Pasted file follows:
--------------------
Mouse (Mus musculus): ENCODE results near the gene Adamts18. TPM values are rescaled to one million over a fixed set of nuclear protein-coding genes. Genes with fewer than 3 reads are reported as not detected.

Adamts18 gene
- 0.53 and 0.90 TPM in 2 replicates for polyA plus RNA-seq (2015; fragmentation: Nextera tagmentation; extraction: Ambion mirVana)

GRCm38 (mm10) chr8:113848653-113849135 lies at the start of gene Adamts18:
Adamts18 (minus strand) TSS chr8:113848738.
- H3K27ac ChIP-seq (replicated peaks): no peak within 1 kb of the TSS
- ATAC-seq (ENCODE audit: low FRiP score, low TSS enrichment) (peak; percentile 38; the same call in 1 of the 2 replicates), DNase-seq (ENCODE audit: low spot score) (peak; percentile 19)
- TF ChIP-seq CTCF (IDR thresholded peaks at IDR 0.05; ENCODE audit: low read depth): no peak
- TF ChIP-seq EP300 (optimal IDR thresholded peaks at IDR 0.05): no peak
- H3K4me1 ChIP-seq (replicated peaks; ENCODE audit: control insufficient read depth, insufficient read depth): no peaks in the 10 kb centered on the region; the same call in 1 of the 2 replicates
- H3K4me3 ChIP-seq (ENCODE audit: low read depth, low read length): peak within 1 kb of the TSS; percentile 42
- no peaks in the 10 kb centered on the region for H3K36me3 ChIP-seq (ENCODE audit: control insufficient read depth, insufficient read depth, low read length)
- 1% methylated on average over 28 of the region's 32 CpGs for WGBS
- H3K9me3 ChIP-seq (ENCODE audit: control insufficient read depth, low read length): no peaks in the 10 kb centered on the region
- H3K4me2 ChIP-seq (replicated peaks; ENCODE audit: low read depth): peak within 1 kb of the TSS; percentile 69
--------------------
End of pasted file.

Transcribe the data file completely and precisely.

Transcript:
Mouse (Mus musculus): ENCODE results near the gene Adamts18. TPM values are rescaled to one million over a fixed set of nuclear protein-coding genes. Genes with fewer than 3 reads are reported as not detected.

Adamts18 gene
- 0.53 and 0.90 TPM in 2 replicates for polyA plus RNA-seq (2015; fragmentation: Nextera tagmentation; extraction: Ambion mirVana)

GRCm38 (mm10) chr8:113848653-113849135 lies at the start of gene Adamts18:
Adamts18 (minus strand) TSS chr8:113848738.
- H3K27ac ChIP-seq (replicated peaks): no peak within 1 kb of the TSS
- ATAC-seq (ENCODE audit: low FRiP score, low TSS enrichment) (peak; percentile 38; the same call in 1 of the 2 replicates), DNase-seq (ENCODE audit: low spot score) (peak; percentile 19)
- TF ChIP-seq CTCF (IDR thresholded peaks at IDR 0.05; ENCODE audit: low read depth): no peak
- TF ChIP-seq EP300 (optimal IDR thresholded peaks at IDR 0.05): no peak
- H3K4me1 ChIP-seq (replicated peaks; ENCODE audit: control insufficient read depth, insufficient read depth): no peaks in the 10 kb centered on the region; the same call in 1 of the 2 replicates
- H3K4me3 ChIP-seq (ENCODE audit: low read depth, low read length): peak within 1 kb of the TSS; percentile 42
- no peaks in the 10 kb centered on the region for H3K36me3 ChIP-seq (ENCODE audit: control insufficient read depth, insufficient read depth, low read length)
- 1% methylated on average over 28 of the region's 32 CpGs for WGBS
- H3K9me3 ChIP-seq (ENCODE audit: control insufficient read depth, low read length): no peaks in the 10 kb centered on the region
- H3K4me2 ChIP-seq (replicated peaks; ENCODE audit: low read depth): peak within 1 kb of the TSS; percentile 69